The storm’s winds have decreased slightly since Thursday morning, when the storm was rated a Category 3 “major” hurricane. However, the storm’s wind field has expanded over time, with tropical-storm and hurricane-force winds covering more territory.
During the day on Friday, even the Virginia Tidewater and southern Delmarva Peninsula could endure tropical storm conditions. Low-lying communities such as Hampton Roads could see a storm surge of two to four feet, according to the National Hurricane Center.
The storm is then expected to finally zoom away to the northeast, possibly clipping extreme southeast New England Friday night. The storm won’t yet be done affecting land, however. The Hurricane Center expects the storm to transition into a hurricane force post-tropical storm that will make a direct hit on Newfoundland and Nova Scotia beginning Saturday, where hurricane watches have been posted.
The latest on Dorian
As of 11 p.m. ET, the center of Hurricane Dorian was located 35 miles southeast of Wilmington, and about 70 miles southeast of Cape Lookout, North Carolina. The storm was moving northeast at 14 mph. On its current trajectory, the eye of the storm could come ashore over the Outer Banks early Friday morning, or it may miss making a landfall in the mainland U.S. entirely, instead have traced the curves of the Southeast coastline.
Hurricane Dorian had maximum sustained winds of 100 mph, with higher gusts, making it a Category 2 storm. It is forecast to weaken to a Category 1 hurricane into Friday as it interacts with land and is exposed to wind shear, or winds moving with different speeds or direction with height.
Dorian’s hurricane-force winds extend outward up to 60 miles from the center, and tropical-storm-force winds extend outward up to 220 miles.
Thursday night, radar showed the storm’s powerful feeder bands sweeping inland from the Outer Banks into southeastern Virginia, while the core of the storm spun past Wilmington.
The powerful storm has been unloading torrential rain and occasionally spawning tornadoes, and the rain shield was expanding with time. In fact, by Thursday evening, clouds from the Hurricane stretched from South Carolina northward to Maine, as the storm interacted with the jet stream.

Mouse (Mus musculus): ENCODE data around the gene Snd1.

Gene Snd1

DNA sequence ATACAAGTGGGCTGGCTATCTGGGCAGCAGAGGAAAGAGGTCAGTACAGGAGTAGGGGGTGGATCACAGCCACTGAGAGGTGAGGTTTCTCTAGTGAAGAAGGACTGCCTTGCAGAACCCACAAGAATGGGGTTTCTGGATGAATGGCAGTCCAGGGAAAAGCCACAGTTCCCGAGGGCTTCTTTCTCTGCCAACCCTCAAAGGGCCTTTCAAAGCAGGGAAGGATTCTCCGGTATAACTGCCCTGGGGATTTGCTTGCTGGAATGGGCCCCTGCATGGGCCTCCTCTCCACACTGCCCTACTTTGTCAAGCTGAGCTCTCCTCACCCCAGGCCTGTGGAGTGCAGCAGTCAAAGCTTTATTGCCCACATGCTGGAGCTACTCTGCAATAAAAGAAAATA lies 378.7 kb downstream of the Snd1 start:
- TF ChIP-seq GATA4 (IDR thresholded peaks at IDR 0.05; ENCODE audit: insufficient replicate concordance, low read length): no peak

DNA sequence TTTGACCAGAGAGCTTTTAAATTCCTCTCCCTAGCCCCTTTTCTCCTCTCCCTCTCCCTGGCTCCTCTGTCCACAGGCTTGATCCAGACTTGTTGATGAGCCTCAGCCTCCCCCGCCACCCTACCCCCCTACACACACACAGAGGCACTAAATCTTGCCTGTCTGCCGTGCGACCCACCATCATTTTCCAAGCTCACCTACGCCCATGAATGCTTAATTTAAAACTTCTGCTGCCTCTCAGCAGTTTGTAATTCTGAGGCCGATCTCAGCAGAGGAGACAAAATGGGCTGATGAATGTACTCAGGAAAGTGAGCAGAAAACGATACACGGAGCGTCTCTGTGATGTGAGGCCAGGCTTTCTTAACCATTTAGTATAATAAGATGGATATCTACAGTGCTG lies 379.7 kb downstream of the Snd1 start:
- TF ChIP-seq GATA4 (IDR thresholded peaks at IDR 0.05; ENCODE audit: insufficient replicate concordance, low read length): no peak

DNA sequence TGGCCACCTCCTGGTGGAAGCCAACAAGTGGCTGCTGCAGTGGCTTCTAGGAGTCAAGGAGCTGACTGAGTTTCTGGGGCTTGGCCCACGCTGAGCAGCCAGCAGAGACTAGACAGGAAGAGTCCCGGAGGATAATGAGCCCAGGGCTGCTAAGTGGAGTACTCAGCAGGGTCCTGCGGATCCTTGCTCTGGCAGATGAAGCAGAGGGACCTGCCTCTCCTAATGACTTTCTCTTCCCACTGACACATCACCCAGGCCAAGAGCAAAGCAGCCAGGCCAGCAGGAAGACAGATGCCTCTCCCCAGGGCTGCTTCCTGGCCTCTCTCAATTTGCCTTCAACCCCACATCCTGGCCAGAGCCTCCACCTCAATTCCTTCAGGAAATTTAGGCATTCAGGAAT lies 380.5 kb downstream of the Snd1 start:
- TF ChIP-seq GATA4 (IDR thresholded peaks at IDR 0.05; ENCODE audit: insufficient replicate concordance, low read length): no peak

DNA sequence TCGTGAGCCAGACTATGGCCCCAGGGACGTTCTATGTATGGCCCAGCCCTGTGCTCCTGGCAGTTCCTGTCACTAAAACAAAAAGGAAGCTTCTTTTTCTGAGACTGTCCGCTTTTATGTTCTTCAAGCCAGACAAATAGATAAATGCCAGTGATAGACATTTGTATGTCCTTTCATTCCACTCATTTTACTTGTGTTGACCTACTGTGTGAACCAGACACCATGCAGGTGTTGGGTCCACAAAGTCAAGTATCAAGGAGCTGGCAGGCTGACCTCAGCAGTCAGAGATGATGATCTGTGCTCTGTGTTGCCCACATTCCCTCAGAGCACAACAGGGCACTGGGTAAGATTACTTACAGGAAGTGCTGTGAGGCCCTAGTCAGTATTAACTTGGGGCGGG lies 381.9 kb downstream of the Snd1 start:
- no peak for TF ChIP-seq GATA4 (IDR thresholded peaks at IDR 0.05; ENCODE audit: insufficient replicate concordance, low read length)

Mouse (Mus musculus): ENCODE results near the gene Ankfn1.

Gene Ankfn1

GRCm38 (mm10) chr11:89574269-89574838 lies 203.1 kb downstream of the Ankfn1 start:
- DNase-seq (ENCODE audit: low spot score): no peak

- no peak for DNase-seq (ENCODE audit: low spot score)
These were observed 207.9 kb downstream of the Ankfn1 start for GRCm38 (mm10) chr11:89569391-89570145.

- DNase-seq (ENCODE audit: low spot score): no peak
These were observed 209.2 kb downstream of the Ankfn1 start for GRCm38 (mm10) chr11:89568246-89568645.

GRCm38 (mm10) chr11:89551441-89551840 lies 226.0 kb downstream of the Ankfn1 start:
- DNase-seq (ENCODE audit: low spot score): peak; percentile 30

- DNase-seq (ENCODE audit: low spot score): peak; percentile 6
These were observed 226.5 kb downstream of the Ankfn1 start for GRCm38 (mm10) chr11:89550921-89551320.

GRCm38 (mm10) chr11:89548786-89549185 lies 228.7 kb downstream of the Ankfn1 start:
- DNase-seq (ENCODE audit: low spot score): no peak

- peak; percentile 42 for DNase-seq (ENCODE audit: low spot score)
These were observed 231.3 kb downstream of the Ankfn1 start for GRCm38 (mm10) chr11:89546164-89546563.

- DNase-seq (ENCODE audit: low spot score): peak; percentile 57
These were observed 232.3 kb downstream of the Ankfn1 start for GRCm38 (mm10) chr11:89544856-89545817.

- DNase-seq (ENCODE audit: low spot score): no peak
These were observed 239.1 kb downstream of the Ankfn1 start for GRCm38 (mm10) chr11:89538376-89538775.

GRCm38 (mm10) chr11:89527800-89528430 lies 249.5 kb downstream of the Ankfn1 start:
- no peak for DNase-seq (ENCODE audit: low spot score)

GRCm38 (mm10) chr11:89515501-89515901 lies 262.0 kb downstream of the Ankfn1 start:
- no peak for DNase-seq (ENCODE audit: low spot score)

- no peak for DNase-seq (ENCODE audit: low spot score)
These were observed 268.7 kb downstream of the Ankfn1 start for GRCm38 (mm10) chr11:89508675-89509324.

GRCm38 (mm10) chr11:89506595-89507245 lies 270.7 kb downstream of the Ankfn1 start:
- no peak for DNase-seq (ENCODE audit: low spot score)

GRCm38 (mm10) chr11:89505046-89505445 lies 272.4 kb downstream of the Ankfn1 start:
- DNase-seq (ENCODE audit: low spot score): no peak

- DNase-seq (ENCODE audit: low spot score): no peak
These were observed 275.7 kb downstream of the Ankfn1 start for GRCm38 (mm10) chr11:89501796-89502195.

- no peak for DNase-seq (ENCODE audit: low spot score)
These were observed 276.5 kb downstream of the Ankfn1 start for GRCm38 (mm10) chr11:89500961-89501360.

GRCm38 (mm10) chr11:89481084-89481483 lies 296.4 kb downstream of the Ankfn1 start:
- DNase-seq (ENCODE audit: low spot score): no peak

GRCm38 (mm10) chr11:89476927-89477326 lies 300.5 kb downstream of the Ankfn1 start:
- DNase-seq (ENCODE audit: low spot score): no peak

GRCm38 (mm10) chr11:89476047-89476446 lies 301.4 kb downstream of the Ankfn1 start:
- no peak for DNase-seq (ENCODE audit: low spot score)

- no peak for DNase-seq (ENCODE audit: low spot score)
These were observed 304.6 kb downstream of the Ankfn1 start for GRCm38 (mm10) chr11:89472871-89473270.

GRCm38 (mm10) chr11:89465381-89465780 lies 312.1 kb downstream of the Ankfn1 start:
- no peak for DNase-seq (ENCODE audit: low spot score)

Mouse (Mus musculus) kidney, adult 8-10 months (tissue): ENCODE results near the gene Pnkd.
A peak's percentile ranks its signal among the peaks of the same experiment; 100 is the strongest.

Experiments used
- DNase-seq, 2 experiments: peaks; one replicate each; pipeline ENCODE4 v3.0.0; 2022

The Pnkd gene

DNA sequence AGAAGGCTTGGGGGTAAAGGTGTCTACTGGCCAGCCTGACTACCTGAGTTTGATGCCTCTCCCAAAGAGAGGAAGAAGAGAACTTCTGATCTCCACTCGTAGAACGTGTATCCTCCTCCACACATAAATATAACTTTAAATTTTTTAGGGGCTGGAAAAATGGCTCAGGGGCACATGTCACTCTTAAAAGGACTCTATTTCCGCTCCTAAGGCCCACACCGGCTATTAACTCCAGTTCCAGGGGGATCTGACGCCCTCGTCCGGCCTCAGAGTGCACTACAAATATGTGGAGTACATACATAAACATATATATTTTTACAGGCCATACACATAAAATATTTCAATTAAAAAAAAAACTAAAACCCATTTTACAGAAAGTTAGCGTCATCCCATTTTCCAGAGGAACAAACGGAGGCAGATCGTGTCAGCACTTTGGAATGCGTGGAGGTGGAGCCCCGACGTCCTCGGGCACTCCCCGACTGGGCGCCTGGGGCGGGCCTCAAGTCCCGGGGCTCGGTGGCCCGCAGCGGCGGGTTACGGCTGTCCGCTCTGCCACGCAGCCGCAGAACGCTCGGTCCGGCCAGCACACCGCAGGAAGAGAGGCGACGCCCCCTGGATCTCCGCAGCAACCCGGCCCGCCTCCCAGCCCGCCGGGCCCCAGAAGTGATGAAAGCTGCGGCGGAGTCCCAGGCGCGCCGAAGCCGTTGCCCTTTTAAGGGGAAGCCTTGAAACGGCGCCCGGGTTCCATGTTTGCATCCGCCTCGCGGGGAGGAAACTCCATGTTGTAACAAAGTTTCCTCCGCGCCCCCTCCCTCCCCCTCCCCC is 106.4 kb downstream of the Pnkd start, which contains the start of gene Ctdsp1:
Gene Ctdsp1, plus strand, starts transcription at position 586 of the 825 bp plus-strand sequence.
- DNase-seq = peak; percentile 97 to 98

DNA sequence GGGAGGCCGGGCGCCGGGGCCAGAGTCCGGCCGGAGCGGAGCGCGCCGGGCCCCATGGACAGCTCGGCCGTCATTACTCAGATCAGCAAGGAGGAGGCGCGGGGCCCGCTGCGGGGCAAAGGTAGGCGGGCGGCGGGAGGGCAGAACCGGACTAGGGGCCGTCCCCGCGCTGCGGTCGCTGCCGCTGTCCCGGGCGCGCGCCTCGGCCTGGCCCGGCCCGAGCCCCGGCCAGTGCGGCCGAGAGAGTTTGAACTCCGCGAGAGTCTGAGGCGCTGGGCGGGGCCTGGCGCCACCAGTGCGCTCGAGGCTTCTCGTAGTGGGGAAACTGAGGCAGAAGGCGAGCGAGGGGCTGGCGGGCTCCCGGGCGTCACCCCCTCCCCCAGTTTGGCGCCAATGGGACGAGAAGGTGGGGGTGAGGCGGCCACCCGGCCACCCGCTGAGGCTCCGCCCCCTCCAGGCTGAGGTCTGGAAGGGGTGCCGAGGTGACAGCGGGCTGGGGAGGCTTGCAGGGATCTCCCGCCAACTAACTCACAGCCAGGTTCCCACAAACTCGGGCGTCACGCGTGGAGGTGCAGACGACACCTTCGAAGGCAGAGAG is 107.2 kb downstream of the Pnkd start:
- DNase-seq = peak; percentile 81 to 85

Power outages were increasing in North Carolina as winds climbed, with more than 70,000 customers without power as the storm neared Cape Fear. At the same time, about 190,000 customers were still without power in South Carolina, where tropical storm force winds were still occurring long after dark.
Rainfall amounts ranged from 5 to 12 inches in coastal North Carolina, with the jackpot of 11.29 inches falling in Georgetown County. Flash flooding warnings covered the region around Myrtle Beach in South Carolina and large areas of southeast North Carolina including Fayetteville and Jacksonville until past midnight early Friday, with new warnings likely to come further north.
"Flash flooding is occurring, and will continue to become more widespread across the eastern Carolinas and far southeast Virginia through tonight,” the National Hurricane Center wrote.
In parts of southeast North Carolina, Dorian’s rain bands were spinning up tornadoes and waterspouts, with multiple warnings in effect. A tornado watch remained in effect until 7 a.m. for much of eastern North Carolina northward into southeastern Virginia.
The National Weather Service forecast office in Wakefield, Virginia stated in a briefing that there is an increased threat of tornadoes overnight and into Friday morning in the southeastern portion of the state, as tropical feeder bands spin across the region moving from southeast to northwest.
There were multiple reports of coastal flooding in the vicinity of Myrtle Beach Thursday afternoon. However, surge values have remained below the worst case scenario forecast in most locations, including Charleston, South Carolina, which had expected one of their top 5 water levels on record from this storm.
Forecast for the Carolinas, Virginia and Maryland
Portions North Carolina and Virginia have an intense 12 to 24 hour period of tropical storm and hurricane force winds to endure, along with coastal flooding and flash flooding from heavy rainfall.
Rainfall totals could reach 6 to 15 inches in coastal North Carolina and 3 to 8 inches in far southeast Virginia, with 2 to 4 inch amounts potentially extending into southern Maryland.
Coastal flooding due to storm surge is a risk from the North Carolina coast to southeastern Virginia, where a storm-driven rise in water above normally dry land is predicted to reach at least two to four feet, and up to eight feet in places. Storm surge warnings cover this entire zone.
Coastal southeastern North Carolina will see the worst storm surge conditions during the high tide late Thursday night into early Friday morning. Whereas southeast Virginia is expected to see its biggest surge during the Friday afternoon high tide.